Category: Interactive experiences

Displaying only selected data provides clarity and enhances discovery. Problem You need to display quantitative information about an image, such as calories of foods, carbon dioxide output per country, or the number of voters per state. Solution Display a fixed key alongside the image, and display or highlight relevant data as the visitor points at

Avoiding clutter while amplifying information.   The pigment composition of a painting is revealed by examining microscopic views. The caption for each cross section is dynamically shown. (WebExhibits) Visitors explore the archaeological of the Theban Necropolis through a giant aerial photograph. Annotations appear on the photograph as the mouse is moved. (Theban Mapping Project) Users

Superimposing images for the purpose of comparison.   An inviting way to compare related images is superimpose a spyglass. Here users compare X-ray, infrared and other views of a painting. (WebExhibits) Swap among different light spectra. (WebExhibits) Swap among colorblind simulations. (WebExhibits) Problem You need to compare views of the same item, or from the

Incorporating interactivity that is purposeful.   Users perform knee surgery, understanding the process and steps. (EdHeads) Exploring the properties of ocean waves. (Pearson / Prentice Hall) Another exhibit, experimenting with ocean wave periods and amplitudes with a different interface. (National Geographic (Volvo Ocean Race)) Problem You need to explain how a process works. Solution Devise

Creating an online environment that fosters discovery.   The sun in Monet’s “Impression Sunrise” is oddly vivid due to a curious visual phenomenon. Users explore this phenomenon by varying color saturation and brightness. (WebExhibits) Problem A web site that offers only text does not encourage visitors to delve deeper into the subject matter. Solution Create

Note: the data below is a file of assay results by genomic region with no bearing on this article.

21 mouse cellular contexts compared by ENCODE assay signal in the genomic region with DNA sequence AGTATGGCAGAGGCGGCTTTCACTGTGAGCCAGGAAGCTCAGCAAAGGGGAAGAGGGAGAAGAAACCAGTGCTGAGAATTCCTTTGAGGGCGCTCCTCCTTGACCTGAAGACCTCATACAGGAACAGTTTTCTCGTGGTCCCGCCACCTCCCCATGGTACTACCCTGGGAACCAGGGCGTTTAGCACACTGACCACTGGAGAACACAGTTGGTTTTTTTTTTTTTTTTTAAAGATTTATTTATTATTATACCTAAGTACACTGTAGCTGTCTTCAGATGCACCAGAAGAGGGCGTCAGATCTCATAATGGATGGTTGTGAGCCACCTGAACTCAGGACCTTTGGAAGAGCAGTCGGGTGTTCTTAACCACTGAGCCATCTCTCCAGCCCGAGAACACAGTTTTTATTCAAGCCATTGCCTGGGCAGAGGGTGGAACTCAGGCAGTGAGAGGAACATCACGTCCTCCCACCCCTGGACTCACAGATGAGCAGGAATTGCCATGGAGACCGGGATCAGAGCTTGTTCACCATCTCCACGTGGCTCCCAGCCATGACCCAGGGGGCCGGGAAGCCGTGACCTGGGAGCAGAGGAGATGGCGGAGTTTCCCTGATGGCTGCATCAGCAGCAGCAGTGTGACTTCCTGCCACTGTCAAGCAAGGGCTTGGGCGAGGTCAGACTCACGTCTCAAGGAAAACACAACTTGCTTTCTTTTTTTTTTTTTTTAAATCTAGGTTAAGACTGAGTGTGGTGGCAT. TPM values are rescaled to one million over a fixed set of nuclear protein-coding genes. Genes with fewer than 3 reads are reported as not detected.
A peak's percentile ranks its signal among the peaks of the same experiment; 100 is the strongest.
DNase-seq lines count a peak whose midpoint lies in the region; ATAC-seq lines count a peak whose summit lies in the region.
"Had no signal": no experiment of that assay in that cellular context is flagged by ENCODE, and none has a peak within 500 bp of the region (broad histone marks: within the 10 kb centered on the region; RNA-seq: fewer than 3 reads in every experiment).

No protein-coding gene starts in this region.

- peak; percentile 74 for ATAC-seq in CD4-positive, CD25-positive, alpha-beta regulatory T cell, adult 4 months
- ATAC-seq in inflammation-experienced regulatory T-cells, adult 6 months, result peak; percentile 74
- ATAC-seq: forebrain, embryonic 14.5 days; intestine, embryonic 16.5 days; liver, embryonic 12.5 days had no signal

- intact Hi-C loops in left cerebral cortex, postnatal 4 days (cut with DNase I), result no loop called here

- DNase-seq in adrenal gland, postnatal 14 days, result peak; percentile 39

Interactivity helps explain why the sky is blue. Problem Some subjects are naturally difficult to teach, while others are perceived as tedious. Teaching through the use of static text and images leads to a passive learning experience that doesn’t engage students. As a result, students’ attentions wane and the information isn’t assimilated. Solution Introduce

  There are 3 theories that can help guide and inform what you do online so that your final product will make sense. Interaction is a critical component of any learning environment – whether it is a school classroom, a corporate training room, or an educational website. While students may respond differently to particular learning

Describing learning as the interrelation between behavioral, environmental, and personal factors.   According to Social Cognitive Theory, interactive learning allows students to gain confidence through practice. A spacedog can practice spacewalks using simulators to overcome his fears before his first spaceflight. Problem How do people’s experiences, environments, and behaviors affect how they learn? Theory Social

Organizing content into a logical system makes your site easier to navigate. Pointing users in the right direction is critical to delivering relevant information to users. This signpost from the M*A*S*H television series let the 4077th know which way was home. Problem Your website is difficult for users to navigate, making it next to impossible

Creating an atmosphere of discovery by allowing visitors to evaluate evidence. Problem You want to explain a multi-faceted problem and have visitors evaluate the evidence. Solution Develop a series of web pages, on which they are directed to note their opinion about each piece of evidence and analyze the problem. If, for example, your site